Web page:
A: Of course this is what has happened. It’s exactly why tabloid news is indistinguishable from “hard news”. A few years ago Tom Suskind (check name), investigative reporter for the New York Times managed to get inside the Bush Campaign organization and ask serious questions about Karl Rove and others in Bush’s unholy Junta. Certain individuals within the campaign organisation opened up to him and their quotes were hideously numbing. Staffers were practically cackling about their Swift Boating of John Kerry even though he was a war hero. One said “You people (meaning democrats) still think the facts matter. You think logical arguments will win the day. Get over it. We make up the facts. Then before you can deal with that we change the game with a new set of facts. You’ll never catch us.”
It’s all “Animal Farm” now. The rules on the side of the barn change and the sheep can’t remember what was said last week. It’s why the Iraq War was an easy sell. It’s a culture of morons and the concept of democracy was the first casualty.
When I met you all backstage my first impression was you were incredibly approachable and the uniforms allowed you to be selfless. These are two of the founding virtues of success, would you like to divulge on what success is to you?
A: Well you are correct, sir, and you asked the right person. For me success has nothing to do with money. Money can be a reward for doing something right. Devo did something right. We did as good as we could as long as we could. We fought the good fight. I guess you can’t expect a group of boys growing to be men to stick together forever. But for at least 20 years we were the 5 Musketeers, speaking with one, unified voice and sharing an artistic vision that had substance. That was where our power lied; the super ego of the group over the petty ego of the individual.
Once people stopped rowing together it was easy for the record and radio business to bring us down. The artist is always being resisted and second- guessed. No one wants you to succeed. But when you succeed against all odds, the town throws a party and welcomes you with open arms. Then they wait for you to fail so they can feel secure that nothing really means anything.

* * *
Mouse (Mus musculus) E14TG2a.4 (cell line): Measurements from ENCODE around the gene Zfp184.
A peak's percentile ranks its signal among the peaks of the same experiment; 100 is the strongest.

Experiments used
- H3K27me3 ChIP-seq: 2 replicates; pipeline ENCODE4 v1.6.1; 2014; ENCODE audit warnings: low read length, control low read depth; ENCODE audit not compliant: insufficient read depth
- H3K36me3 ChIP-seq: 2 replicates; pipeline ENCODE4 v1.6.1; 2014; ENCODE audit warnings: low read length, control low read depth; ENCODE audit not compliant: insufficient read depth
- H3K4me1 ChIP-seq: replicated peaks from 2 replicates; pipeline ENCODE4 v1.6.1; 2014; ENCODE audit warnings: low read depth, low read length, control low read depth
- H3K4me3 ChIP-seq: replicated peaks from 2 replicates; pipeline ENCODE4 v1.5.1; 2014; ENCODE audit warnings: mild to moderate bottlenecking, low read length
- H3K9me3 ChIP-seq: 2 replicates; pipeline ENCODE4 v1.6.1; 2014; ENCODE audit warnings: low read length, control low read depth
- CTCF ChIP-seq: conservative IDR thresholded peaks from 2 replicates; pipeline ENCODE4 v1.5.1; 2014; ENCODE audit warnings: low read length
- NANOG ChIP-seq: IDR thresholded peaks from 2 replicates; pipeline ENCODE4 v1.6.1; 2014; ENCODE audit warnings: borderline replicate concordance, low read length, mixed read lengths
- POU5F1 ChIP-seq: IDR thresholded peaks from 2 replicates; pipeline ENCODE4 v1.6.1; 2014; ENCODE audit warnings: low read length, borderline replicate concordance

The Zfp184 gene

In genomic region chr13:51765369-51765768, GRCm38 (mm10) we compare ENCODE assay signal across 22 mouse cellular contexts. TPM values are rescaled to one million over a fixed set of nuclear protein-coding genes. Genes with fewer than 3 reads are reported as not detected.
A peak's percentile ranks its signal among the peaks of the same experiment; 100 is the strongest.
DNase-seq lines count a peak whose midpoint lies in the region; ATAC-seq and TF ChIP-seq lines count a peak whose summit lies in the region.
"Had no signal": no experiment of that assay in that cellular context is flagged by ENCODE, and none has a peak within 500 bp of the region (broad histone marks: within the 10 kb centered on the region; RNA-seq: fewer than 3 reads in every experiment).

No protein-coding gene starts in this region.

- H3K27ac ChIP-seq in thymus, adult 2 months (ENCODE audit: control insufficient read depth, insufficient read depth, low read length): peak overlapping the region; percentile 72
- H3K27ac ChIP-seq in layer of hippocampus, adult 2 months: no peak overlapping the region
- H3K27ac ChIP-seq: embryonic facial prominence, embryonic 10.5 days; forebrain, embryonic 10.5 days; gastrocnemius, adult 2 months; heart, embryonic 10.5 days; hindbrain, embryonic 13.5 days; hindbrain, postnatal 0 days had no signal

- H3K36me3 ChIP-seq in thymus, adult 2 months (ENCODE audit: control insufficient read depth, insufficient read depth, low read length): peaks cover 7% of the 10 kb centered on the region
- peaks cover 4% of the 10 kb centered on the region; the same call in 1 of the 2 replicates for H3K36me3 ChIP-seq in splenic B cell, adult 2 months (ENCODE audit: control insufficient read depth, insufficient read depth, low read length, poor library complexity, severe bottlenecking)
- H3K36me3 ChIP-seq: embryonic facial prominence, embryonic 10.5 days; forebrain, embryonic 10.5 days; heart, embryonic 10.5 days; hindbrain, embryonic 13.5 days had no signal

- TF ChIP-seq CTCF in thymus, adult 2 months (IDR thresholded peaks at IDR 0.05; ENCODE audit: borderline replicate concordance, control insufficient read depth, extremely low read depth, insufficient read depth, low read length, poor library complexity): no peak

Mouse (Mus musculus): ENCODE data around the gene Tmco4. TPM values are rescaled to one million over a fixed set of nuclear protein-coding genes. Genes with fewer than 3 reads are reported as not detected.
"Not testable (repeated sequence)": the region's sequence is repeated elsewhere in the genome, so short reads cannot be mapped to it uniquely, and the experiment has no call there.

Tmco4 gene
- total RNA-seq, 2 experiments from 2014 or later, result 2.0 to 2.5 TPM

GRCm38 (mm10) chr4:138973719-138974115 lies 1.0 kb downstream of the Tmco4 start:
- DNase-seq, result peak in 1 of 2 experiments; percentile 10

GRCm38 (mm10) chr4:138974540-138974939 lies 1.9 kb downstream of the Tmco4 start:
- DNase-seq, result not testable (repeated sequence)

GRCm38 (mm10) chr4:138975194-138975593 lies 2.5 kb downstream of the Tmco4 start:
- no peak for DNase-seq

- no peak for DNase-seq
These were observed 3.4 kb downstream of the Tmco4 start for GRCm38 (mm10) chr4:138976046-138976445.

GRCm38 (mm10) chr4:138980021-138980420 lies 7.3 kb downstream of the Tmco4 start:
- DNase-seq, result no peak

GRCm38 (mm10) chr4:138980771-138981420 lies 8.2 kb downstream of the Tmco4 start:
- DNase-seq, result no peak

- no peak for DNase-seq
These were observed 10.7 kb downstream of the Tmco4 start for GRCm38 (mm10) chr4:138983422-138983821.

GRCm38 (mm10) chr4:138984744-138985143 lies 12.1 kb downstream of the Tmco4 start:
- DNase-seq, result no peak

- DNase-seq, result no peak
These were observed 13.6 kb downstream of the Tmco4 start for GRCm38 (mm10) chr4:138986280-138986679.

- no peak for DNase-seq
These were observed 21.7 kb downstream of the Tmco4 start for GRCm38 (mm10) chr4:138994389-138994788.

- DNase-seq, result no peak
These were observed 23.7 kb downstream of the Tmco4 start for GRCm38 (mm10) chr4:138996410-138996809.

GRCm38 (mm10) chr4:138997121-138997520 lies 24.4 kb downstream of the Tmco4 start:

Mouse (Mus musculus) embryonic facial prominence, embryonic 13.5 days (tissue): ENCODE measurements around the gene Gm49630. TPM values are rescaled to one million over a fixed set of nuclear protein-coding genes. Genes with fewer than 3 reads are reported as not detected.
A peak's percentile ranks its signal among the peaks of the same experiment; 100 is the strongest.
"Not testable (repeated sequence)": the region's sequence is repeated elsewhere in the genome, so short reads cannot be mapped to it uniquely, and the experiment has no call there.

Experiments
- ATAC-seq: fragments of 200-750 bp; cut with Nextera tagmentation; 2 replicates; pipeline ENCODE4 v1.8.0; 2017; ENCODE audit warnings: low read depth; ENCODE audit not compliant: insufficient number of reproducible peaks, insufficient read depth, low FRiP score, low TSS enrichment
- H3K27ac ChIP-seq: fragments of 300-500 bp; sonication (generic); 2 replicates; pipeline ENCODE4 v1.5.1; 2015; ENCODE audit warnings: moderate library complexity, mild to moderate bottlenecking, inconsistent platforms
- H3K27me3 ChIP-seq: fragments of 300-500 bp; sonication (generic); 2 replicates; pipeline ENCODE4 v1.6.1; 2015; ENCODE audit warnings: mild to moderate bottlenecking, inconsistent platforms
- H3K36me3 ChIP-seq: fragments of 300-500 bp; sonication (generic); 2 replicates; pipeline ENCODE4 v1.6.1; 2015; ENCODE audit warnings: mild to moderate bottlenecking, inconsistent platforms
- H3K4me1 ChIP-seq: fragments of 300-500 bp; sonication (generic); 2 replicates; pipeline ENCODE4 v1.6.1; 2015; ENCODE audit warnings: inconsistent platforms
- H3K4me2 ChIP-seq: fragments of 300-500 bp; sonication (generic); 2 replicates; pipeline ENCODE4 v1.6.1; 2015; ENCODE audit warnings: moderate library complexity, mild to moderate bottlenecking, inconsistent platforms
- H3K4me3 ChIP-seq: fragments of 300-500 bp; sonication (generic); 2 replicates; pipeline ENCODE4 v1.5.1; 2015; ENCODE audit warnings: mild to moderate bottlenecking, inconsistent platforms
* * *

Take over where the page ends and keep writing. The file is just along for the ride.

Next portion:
Would you say you come from the first generation of T.V. childhood and how important was the influence of the T.V. theme tune to the development of the ‘DEVO’ philosophy?
A: Again, I think I at least partially addressed this before. Absolutely we were a product of programming, commercials, slogans, Utopian dreams about the future all funneled through TV content. We spit it out as ironic satire at the same time we embodied it. Why do you think that our mascot character, Booji Boy, says “We’re all Devo” in the first film we made in 1975? We meant it. We did not separate ourselves from the stew of de-evolution.
This is no trick question but is there any reference to Frank Devol within the structure of the DEVO corporation?
A: I plead ignorance. Should I know who Frank Devol is?
(link) to Frank Devol's Wikipedia entry
(link) to Devo's 1975 film.
* 'The Medium is the Massage' is a series I shot in Madrid 1999 on 10x8 Polaroid